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Transcriptomic analysis of wound xylem formation in Pinus canariensis

Chano, V., Collada, C., Soto, A.
BMC plant biology 2017 v.17 no.1 pp. 234
Pinus canariensis, biotic stress, branches, cambium, cell walls, conifers, genes, microarray technology, resin canals, reverse transcriptase polymerase chain reaction, tracheids, transcription (genetics), transcription factors, transcriptomics, trees, wood, woody plants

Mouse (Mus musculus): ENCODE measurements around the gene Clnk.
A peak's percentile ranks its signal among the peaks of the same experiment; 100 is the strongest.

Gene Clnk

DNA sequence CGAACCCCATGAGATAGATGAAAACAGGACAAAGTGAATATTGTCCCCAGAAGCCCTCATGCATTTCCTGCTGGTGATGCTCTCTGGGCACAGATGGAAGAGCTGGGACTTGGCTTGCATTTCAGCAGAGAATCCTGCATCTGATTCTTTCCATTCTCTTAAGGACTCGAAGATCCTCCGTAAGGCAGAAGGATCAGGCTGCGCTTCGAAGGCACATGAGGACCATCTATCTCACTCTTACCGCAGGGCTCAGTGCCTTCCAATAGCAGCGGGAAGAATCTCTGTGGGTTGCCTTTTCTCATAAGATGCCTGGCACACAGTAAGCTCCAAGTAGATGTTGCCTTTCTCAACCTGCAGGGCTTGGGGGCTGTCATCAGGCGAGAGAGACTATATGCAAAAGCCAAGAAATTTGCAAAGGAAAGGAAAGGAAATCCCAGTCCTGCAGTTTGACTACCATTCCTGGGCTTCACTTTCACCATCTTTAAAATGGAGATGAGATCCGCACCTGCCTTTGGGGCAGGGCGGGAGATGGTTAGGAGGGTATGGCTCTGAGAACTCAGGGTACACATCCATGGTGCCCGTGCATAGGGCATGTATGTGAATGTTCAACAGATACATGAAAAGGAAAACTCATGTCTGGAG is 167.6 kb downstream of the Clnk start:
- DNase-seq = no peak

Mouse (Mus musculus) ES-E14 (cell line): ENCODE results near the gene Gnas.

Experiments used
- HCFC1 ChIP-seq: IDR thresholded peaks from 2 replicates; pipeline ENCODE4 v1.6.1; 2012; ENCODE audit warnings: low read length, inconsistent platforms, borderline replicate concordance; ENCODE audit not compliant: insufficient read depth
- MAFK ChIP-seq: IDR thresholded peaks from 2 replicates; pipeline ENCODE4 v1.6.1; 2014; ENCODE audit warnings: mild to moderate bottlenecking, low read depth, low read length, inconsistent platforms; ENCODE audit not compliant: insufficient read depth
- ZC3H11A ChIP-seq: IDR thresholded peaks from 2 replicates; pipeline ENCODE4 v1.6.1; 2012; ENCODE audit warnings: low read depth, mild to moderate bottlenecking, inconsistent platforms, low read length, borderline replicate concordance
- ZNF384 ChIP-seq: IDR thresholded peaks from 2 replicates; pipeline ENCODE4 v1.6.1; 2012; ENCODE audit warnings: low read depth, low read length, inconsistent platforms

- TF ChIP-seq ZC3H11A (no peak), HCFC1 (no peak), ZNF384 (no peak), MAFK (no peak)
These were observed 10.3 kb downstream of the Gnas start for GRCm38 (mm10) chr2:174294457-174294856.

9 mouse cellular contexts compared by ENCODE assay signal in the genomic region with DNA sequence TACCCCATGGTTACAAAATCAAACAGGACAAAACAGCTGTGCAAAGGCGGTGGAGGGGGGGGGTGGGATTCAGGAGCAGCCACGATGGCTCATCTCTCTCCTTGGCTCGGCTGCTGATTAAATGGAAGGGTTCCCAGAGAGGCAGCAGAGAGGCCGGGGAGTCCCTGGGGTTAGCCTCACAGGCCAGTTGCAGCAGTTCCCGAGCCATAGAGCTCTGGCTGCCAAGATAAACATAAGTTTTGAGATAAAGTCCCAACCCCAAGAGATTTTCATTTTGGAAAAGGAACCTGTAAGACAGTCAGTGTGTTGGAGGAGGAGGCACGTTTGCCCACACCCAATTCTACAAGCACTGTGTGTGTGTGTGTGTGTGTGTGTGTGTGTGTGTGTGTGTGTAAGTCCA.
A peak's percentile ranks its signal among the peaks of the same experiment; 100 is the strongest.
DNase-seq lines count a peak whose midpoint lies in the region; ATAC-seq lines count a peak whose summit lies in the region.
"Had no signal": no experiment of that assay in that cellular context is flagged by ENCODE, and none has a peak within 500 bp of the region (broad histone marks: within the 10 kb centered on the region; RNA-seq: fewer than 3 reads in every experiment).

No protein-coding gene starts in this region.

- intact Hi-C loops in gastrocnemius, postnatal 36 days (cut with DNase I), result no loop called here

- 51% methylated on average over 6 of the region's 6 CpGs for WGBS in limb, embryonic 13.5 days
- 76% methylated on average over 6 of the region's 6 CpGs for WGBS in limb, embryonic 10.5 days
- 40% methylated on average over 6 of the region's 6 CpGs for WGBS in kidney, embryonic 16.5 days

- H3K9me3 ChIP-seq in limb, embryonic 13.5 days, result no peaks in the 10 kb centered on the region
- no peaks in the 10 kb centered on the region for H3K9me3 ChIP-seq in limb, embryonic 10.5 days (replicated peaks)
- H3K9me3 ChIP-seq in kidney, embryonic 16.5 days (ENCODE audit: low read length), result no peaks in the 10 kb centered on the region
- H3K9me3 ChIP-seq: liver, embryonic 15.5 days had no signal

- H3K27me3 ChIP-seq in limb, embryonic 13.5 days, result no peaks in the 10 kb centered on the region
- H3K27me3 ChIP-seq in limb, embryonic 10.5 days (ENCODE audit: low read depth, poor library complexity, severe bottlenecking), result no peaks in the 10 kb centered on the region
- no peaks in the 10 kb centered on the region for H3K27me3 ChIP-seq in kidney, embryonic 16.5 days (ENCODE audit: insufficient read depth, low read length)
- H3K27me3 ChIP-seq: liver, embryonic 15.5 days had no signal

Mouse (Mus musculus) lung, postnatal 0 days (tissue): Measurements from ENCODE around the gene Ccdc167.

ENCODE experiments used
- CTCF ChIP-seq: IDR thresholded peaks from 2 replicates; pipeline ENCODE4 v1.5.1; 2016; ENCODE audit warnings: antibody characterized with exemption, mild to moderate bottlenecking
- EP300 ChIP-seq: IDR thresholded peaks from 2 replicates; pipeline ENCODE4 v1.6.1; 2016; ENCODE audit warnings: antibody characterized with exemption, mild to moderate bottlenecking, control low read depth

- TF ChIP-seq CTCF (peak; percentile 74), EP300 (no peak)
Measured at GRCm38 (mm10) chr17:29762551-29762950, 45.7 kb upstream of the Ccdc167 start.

BACKGROUND: Woody plants, especially trees, usually must face several injuries caused by different agents during their lives. Healing of injuries in stem and branches, affecting the vascular cambium and xylem can take several years. In conifers, healing takes place mainly from the remaining vascular cambium in the margin of the wound. The woundwood formed in conifers during healing usually presents malformed and disordered tracheids as well as abundant traumatic resin ducts. These characteristics affect its functionality as water conductor and its technological properties. RESULTS: In this work we analyze for the first time the transcriptomic basis of the formation of traumatic wood in conifers, and reveal some differences with normal early- and late-wood. Microarray analysis of the differentiating traumatic wood, confirmed by quantitative RT-PCR, has revealed alterations in the transcription profile of up to 1408 genes during the first period of healing. We have grouped these genes in twelve clusters, according to their transcription profiles, and have distinguished accordingly two main phases during this first healing. CONCLUSIONS: Wounding induces a complete rearrangement of the transcriptional program in the cambial zone close to the injuries. At the first instance, radial growth is stopped, and a complete set of defensive genes, mostly related to biotic stress, are induced. Later on, cambial activity is restored in the lateral borders of the wound, even at a high rate. During this second stage certain genes related to early-wood formation, including genes involved in cell wall formation and transcription factors, are significantly overexpressed, while certain late-wood related genes are repressed. Additionally, significant alterations in the transcription profile of abundant non annotated genes are reported.